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January 29, 2013 5:08 pm
National Grid said it was on track to deliver improved turnover and profits in spite of the impact of superstorm Sandy on its US business.
Steve Holliday, chief executive of the FTSE 100 electricity and gas distributor, said on Tuesday he was satisfied over progress made with US regulators in Rhode Island and New York aimed at agreeing terms on the returns commanded by its US operations.
The utility continues to deal with the impact of superstorm Sandy last October that caused widespread devastation to the north-eastern seaboard of the US.
Analysts suggest the cost of dealing with damage at its Long Island Power Authority business and beyond could run to hundreds of millions of pounds. Last November, National Grid said it expected the costs of dealing with disruption caused by superstorm Sandy to its US business to be no more than £100m.
However, National Grid is largely insulated from footing the bill for the damage through agreements that allow it to claw back the cost of emergency repairs. Rival US operator PSEG is scheduled to replace National Grid as operator of the Long Island Power Authority on January 1, 2014.
Mr Holliday added that National Grid remained on track to spend £3.6bn on capital investment this year. “Overall, we are well positioned to deliver another year of good operating and financial performance.”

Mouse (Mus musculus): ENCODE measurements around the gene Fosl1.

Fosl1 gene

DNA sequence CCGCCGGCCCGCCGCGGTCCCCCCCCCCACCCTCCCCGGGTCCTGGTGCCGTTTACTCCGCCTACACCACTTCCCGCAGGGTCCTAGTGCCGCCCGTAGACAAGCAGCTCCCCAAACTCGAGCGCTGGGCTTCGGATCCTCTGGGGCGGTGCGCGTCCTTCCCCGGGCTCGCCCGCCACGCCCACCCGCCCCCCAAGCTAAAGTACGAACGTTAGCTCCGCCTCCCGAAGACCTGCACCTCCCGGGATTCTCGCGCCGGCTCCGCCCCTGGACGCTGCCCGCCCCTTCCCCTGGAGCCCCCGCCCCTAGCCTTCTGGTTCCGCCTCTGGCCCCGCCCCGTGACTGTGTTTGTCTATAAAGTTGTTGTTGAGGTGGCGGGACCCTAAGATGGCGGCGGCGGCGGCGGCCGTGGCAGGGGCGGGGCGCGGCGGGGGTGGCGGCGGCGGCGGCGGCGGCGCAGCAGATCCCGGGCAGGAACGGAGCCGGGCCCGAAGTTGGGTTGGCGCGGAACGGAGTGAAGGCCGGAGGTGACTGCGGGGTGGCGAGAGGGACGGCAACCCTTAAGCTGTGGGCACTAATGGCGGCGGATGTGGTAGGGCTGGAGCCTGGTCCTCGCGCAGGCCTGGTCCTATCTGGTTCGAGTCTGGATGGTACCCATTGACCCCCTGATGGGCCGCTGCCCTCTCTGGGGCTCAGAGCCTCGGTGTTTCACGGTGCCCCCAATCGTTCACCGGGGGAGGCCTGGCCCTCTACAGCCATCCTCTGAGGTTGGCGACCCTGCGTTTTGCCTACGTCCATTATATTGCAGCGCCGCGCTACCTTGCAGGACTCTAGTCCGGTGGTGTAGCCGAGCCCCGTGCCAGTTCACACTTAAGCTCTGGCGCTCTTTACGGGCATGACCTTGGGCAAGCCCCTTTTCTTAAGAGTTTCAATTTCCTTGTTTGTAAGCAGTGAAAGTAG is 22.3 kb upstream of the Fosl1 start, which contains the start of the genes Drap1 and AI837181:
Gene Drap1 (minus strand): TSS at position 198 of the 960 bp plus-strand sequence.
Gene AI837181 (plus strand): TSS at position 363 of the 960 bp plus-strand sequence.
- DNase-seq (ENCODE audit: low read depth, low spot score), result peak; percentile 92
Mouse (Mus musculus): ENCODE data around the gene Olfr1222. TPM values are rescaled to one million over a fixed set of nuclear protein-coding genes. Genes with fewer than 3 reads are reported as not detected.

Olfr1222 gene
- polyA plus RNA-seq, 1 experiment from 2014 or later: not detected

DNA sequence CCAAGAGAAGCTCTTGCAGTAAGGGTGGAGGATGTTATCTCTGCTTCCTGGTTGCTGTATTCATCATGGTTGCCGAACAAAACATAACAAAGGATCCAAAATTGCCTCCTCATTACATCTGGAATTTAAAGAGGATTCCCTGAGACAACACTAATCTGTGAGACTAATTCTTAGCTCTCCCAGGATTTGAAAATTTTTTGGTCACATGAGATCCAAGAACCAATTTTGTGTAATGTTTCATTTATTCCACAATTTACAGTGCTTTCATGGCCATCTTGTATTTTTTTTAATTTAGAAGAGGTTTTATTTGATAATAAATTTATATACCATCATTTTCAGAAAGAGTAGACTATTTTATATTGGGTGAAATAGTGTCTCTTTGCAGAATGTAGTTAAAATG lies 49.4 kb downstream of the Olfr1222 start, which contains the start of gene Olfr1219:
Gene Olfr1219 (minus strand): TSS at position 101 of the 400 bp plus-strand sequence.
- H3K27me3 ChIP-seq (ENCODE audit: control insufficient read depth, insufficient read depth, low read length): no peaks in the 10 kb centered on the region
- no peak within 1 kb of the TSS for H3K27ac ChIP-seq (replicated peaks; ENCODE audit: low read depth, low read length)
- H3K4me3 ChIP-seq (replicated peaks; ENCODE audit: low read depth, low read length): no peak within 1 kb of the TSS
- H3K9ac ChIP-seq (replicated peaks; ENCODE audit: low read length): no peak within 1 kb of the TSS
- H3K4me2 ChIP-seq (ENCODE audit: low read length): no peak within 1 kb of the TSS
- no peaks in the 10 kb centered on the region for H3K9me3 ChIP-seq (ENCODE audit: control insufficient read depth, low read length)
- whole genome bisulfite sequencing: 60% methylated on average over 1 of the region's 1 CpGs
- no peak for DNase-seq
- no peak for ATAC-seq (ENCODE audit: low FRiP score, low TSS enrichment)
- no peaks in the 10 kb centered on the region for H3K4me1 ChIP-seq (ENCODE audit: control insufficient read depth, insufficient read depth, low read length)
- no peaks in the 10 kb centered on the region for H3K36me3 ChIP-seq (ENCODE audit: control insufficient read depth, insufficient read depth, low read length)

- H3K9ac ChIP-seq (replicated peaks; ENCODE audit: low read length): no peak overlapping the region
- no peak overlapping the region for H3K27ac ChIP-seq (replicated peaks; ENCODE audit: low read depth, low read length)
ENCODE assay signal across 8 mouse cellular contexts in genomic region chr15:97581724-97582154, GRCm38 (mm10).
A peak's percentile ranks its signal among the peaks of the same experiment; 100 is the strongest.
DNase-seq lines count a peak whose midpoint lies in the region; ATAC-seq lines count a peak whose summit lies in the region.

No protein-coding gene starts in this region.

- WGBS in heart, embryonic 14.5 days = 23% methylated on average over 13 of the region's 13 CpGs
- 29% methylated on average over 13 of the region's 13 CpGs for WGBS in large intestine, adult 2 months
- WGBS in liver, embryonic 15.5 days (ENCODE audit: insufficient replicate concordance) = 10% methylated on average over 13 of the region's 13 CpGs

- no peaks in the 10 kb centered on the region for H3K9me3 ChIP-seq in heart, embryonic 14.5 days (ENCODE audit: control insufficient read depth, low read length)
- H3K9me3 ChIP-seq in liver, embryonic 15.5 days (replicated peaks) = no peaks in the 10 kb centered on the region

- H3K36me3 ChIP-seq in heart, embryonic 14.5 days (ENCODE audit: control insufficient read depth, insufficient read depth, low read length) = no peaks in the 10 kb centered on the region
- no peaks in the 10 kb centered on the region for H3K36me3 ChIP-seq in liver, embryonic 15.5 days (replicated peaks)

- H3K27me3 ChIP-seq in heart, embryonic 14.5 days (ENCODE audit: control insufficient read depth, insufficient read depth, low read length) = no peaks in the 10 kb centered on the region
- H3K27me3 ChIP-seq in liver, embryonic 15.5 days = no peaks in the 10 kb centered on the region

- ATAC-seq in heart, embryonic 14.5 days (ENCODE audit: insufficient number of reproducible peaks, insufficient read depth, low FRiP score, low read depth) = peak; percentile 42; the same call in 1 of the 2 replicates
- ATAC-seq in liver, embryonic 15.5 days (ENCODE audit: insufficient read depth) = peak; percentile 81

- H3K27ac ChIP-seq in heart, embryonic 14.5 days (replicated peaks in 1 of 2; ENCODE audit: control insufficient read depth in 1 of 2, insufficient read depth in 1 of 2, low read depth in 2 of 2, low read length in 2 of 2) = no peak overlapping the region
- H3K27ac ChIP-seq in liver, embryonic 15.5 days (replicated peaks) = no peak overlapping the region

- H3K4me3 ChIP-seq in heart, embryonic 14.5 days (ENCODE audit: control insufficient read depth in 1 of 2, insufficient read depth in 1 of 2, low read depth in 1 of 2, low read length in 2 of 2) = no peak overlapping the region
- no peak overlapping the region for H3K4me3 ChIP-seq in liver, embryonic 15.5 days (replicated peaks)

Consensus forecasts for the year to March 31 point to National Grid edging up pre-tax profits from £2.7bn to £2.8bn on turnover above £14bn.
But the utility, which continues to challenge a $19m penalty imposed in its Massachusetts electricity business over its response to tropical storm Irene in 2011, admitted it remained concerned over the impact of proposals put forward by UK regulators, which will affect investment decisions planned over the next eight years.
The utility raised its dividend 8 per cent to 39.28p last year and predicted it would deliver a 4 per cent improvement this year, based on a one-year rollover of UK transmission price controls and a 3 per cent prediction for inflation.
However, uncertainties over the impact of new regulatory agreements has prompted speculation that it will be forced to trim back on its dividend policy.
Earlier this month Deutsche Bank argued that National Grid shares deserved to be trading at a premium to their regulated asset base and continued to benefit from being perceived as a haven for investors. But it questioned the utilty’s ability to maintain real dividend growth amid capital expenditure commitments and a probable squeeze on regulated returns over the coming years.
On Tuesday, Angelos Anastasiou, an analyst at Seymour Pierce, concurred. “Our main concern with National Grid remains that the impact of the UK price controls may well leave it needing a dividend cut next year and/or a further capital raise,” he said.
The shares – up 15 per cent on the year – rose 1p to close at 701.50p.
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